Guillermo Del Toro: Falling in Love with Monsters

Del Toro has induced young creatives like me with films that have continuously elicited the land of dreams that kept him awake as a young boy. From his 1993 mythological and religiously infused work Cronos; to his adaptation of the Dark Horse Comics’ anti-hero Hellboy; to his Oscar-nominated and disobedient fairy tale Pan’s Labyrinth; to his 2017 success found in the tender and lyrical romance The Shape of Water (also … Continue reading Guillermo Del Toro: Falling in Love with Monsters

Growing Up and Getting Boring (Or Not): Wrestling Reality in ‘Frances Ha’

In what part of life do we decide to be serious? For some people, it starts early. The random person in high school not many people understand who is submitting university applications early and doesn’t have original jokes. In five years or less, they’re employed in a steady job, have a kid and you look at them as you would a car crash: it happened … Continue reading Growing Up and Getting Boring (Or Not): Wrestling Reality in ‘Frances Ha’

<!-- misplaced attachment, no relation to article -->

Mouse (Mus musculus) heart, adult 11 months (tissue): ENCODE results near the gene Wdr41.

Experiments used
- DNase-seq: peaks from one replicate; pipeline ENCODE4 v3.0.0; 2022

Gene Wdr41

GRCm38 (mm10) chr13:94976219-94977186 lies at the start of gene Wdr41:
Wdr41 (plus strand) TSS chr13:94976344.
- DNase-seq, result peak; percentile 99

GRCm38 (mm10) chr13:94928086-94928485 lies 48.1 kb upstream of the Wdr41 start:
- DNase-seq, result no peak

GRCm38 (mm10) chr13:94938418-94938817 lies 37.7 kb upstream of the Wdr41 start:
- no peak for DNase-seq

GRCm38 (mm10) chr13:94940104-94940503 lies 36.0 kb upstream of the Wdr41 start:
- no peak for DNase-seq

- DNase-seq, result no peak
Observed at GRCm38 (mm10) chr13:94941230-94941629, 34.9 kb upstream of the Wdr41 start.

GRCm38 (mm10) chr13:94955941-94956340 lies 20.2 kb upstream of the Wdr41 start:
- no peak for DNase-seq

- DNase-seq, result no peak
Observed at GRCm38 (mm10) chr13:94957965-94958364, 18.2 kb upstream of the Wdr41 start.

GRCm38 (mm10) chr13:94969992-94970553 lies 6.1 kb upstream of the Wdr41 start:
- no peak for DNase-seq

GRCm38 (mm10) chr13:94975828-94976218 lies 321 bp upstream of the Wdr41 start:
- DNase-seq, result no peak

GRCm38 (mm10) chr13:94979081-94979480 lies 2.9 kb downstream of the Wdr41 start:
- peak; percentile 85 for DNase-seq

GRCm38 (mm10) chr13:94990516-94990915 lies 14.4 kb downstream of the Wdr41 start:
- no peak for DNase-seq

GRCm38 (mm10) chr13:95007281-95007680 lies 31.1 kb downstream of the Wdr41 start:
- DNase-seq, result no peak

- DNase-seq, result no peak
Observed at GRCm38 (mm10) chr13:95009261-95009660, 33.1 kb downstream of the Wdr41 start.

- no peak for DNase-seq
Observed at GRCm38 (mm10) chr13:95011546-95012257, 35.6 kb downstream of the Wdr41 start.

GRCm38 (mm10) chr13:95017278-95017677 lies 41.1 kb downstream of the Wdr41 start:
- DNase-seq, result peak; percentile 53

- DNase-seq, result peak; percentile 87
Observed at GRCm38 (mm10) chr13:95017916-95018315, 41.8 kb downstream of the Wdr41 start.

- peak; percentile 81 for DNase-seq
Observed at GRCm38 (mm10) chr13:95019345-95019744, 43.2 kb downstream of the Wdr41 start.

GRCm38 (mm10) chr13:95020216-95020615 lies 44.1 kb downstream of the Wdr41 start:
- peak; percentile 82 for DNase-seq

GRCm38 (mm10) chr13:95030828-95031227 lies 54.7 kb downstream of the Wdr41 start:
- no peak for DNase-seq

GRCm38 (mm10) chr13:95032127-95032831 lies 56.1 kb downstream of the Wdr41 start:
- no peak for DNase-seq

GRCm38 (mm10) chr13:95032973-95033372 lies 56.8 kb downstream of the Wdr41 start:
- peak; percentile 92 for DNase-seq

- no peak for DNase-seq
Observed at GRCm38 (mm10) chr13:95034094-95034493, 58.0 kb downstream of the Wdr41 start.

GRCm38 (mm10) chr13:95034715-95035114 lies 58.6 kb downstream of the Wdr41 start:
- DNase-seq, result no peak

How ‘The Nightmare Before Christmas’ Remains a Timeless Classic

Jack Skellington and friends comfortably bridge Halloween and Christmas, thanks to loopy humour, honest flaws, and relatable emotion. The Nightmare Before Christmas introduced us to holidays as actual places, not just dates, and created an enduring mascot that bridges two of the biggest ones. Not bad for a skeleton with an existential crisis. “Immersed in the light, Jack was no longer haunted,” the poem says. “He had … Continue reading How ‘The Nightmare Before Christmas’ Remains a Timeless Classic